A platinum-related exchange traded fund led the charge among the precious metals group Friday after Anglo American Platinum, or Amplats, temporarily shut down operations in South Africa following an explosion, declared force majeure and reduced its 2020 production outlook.
The Aberdeen Standard Platinum Shares ETF (NYSEArca: PPLT) was among the best performing non-leveraged ETFs of Friday, rising 4.2% and breaking back above its long-term trend line at the 200-day simple moving average. Meanwhile, the platinum spot price advanced 4.3% to $904.9 per ounce.
Platinum prices jumped on supply-side concerns after Amplats, the world’s top platinum producer, cut output projections to between 3.3 and 3.8 million ounces of platinum group metals, or 900,000 short of its previous guidance of between 4.2 and 4.7 million ounces, Mining.com reports.
The South African miner’s ACP phase A converter plant at the Waterval smelter complex in Rustenburg was shut down after an explosion in February, and its second converter plant now showed signs of water presence, which is a danger when working with metals at high temperatures.
“This poses a high risk of explosion and the company has determined that it has no other option but to temporarily shut down the phase B unit, to ensure the safety of all employees, and avoid a catastrophic event,” Anglo American Platinum said in the statement.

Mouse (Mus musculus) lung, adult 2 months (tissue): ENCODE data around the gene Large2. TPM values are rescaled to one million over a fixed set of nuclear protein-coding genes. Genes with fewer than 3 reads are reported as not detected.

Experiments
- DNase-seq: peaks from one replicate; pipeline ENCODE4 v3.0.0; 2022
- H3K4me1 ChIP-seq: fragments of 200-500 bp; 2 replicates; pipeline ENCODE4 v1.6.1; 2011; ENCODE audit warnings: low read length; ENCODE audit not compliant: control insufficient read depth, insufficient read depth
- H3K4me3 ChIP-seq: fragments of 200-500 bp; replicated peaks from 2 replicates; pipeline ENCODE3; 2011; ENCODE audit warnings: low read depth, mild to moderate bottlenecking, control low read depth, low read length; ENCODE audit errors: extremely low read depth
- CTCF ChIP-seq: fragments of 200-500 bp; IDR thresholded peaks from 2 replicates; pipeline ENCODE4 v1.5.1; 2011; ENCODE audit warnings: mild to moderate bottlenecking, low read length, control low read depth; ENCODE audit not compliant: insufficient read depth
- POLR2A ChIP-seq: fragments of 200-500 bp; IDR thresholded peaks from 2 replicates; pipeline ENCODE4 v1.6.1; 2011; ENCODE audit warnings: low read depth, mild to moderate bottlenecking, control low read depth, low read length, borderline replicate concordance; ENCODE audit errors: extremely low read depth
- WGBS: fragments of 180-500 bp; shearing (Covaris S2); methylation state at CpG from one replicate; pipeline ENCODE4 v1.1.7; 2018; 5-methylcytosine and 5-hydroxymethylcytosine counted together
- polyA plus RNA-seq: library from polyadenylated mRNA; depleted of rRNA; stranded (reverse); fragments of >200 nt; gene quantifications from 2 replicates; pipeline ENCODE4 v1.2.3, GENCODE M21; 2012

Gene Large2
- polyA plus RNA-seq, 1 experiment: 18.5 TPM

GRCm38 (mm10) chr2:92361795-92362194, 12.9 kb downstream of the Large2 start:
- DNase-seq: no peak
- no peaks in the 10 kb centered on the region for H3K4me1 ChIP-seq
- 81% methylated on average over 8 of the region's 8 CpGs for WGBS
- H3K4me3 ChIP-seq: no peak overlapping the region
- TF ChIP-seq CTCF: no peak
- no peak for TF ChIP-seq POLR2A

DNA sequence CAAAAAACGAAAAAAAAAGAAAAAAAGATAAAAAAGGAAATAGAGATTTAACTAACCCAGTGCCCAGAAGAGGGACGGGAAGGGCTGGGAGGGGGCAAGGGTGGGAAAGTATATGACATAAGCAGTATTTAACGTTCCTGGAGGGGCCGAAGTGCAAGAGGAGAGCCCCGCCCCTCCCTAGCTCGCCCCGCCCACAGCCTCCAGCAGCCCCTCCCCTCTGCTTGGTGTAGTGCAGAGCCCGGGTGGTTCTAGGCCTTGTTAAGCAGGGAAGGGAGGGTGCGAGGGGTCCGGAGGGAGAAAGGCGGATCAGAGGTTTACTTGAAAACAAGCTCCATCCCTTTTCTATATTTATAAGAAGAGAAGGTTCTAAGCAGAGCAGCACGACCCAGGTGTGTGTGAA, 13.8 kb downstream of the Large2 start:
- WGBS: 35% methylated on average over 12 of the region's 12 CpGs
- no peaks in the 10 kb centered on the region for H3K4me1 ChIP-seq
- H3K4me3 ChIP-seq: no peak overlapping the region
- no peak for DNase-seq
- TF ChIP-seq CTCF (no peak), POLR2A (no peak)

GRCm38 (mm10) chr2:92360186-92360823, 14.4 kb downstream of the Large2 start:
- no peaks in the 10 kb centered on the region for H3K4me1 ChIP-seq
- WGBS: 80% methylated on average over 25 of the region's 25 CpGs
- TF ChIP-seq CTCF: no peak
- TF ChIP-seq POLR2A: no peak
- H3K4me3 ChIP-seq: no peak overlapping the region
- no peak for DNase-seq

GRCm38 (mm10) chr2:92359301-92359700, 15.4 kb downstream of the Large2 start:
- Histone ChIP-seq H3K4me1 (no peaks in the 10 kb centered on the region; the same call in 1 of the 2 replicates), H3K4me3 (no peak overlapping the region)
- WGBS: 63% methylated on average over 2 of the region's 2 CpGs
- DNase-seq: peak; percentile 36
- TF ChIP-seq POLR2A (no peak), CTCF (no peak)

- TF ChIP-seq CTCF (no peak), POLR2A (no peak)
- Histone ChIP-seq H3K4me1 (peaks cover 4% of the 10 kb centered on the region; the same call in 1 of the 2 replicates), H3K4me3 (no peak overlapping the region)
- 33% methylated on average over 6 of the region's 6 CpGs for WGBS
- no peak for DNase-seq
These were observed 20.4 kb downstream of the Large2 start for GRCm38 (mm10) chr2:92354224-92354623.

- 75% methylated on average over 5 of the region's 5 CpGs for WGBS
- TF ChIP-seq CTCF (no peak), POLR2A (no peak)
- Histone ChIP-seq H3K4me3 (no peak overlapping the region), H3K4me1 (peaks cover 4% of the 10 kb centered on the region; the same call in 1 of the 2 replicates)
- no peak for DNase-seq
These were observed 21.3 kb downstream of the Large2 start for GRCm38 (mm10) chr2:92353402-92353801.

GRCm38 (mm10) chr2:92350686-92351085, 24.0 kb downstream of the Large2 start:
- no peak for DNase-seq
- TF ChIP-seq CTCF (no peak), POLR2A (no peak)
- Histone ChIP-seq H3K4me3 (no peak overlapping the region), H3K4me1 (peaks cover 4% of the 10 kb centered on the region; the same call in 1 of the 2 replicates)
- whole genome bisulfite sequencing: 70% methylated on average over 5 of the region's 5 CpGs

Consequently, the miner has declared force majeure or an unforeseeable development that prevents one from fulling a contract to customers, suppliers of third-party purchase of concentrate and providers of tolling material.
“The reason we’re stopping is we can’t isolate and detect the source of that water,” Amplats chief executive Chris Griffith admitted on a call after the announcement, the Financial Times reports. “If we have an explosion then we’ll be out for a year with no production from Anglo American Platinum.”
The sudden cut in production comes in a time when the world is experiencing a shortage of platinum group metals used in catalytic converters used in vehicle exhausts to reduce harmful emissions.
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